Relationships bring comfort and security, but sometimes you might be too secure. Even if your partner is loving and treats you well, it’s worth taking a step back and asking yourself some critical questions about the future, your life, and how you feel about yourself. Here are 12 questions people in relationships should ask themselves.
- Have I lost myself? Having “your person” is wonderful, especially when you’re in a long-term relationship and are growing as people together. Ask yourself if that growth is authentic. A lot of people lose who they are in a relationship and become a version of themselves their partner wants or who they think their partner wants. So, take a moment to evaluate your life to determine if you are still yourself. Your partner should love you for who you are.
- What’s my backup plan? Most people date to have a partner to tackle life with together. It’s nice to feel like you two are against the world, but it’s not healthy if your entire life is rooted in your partner. Life can be unpredictable; while you might see yourself as end game, unfortunately, something could happen. So, ask yourself, will you be okay? Are you financially independent or have something to fall back on? Do you have a support system beyond your partner? If not, start working on yourself and think of some options.
- Do I balance my time? Some people abandon their friends the second they get into a relationship and come crawling back after a breakup. It’s also frustrating when you try to make plans with a certain friend for a DMC, but they always bring their partner — completely uninvited and without a heads up. Don’t be that friend. Making time for your partner is important, but make sure you’re not neglecting other areas of your life either. I make a point to see my friends without bringing my boyfriend at least 50% of the time, if not more. Even if your partner is The One, your friends are still important; who else would you vent to if you’re having relationship issues.
- Was I happier before we got together? It’s not always easy to be together, especially after the honeymoon phase. Sometimes you need to fight for the relationship, but the bad times shouldn’t outweigh the good times. So, ask yourself, were you truly happier before you met? Was your life more peaceful before they came into it? In the past, I tried to convince myself that it was a coincidence a happy period of my life ended when he came into it, but honestly, it wasn’t. It was him. If the answer is yes, take a good hard look at your life and relationship to determine if it’s worth staying. While it could just be a coincidence, and you’ve had a difficult time due to unrelated reasons, it may also be the case that they are the source of your unhappiness.
- Are we really on the same page? For any relationship to survive, you need to be on the same page when it comes to the big things. If you’re in it for the long haul, make sure you’re on the same page regarding marriage, children, where you want to live, etc. For example, if you agreed never to have children, be sure you agreed to that because that’s actually how you feel. Make sure you’re not agreeing to things because you’re afraid they’ll leave if you share what you really think. If you hope you can change their mind later — you’re just wasting everyone’s time when they’re still set in their decision down the line.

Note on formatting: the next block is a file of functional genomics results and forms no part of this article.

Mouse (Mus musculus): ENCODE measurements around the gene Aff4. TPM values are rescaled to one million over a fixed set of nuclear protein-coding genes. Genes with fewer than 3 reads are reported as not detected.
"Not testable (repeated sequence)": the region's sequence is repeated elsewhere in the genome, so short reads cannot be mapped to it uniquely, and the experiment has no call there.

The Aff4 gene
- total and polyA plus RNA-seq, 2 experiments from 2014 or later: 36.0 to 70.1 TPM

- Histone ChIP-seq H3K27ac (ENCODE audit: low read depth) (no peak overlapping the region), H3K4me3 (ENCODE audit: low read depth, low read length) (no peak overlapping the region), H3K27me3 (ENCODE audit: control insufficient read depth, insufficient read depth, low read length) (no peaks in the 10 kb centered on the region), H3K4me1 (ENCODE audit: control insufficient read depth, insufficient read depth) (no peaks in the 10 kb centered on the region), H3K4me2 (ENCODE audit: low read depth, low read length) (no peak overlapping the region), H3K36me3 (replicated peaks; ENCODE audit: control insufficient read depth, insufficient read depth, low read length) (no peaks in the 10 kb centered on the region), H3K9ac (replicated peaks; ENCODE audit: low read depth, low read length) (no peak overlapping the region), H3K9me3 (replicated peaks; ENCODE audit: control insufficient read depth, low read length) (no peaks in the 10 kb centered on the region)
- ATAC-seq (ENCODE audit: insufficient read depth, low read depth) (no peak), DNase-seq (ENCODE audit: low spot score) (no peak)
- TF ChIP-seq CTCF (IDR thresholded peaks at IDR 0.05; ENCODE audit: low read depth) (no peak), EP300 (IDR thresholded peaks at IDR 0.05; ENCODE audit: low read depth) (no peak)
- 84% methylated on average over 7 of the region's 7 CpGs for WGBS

- Do they bring out the best in you? We’re heavily influenced by who we surround ourselves with. Does your partner make you want to be the best version of yourself, or do you feel like you need to dilute yourself for them to feel good? Maybe they’re a negative person, and you notice you’re more pessimistic after spending time with them. Even if they’re nice to you, are they really bringing out the best in you if you find yourself excusing their poor behavior to others? At some point, you just become complicit.
More questions people in relationships should ask themselves
- Can you communicate? Communication is essential in a relationship. You need to ask yourself if you effectively communicate boundaries and issues with your partner in a clear, respectful manner. It’s also important to ask yourself if they do that too. Does your partner make you feel valued and heard, even if they don’t agree with you, or are you walking on eggshells because somehow you’ll end up apologizing for trying to address something they did? It should be you and them against the problem, not each other.
- Are you in competition with each other? Healthy relationships are about equality, but many relationships have unhealthy power dynamics. Do you feel a powder imbalance or like you’re constantly trying to get the upper hand? Can they celebrate your achievements? Would they be proud or try to knock you down? You’re supposed to be on the same team. If you feel like you’re beneath them and constantly trying to prove yourself to someone, who, to be blunt, will never see you as good enough, why are you still with them? You deserve someone who doesn’t undermine you.
- Can I handle their baggage? Everyone has baggage; we’re human. Dating isn’t as simple as having only your partner in your life; it means their career, friends and family too. So, if you want to continue your relationship, you need to, at the very least, be able to tolerate these people. If you see yourself having in-laws who will sabotage you or the relationship, it needs to be addressed before you marry into the family — or rather, if you actually still want to marry in.
- Is our current stance on contraception sustainable? Some people are fine taking hormonal contraception for a few years, but it’s not something they want to do until menopause. So, if you’re in a long-term relationship, you need to ask yourself how you feel about it and then address it with your partner to come up with a plan so no one feels blindsided.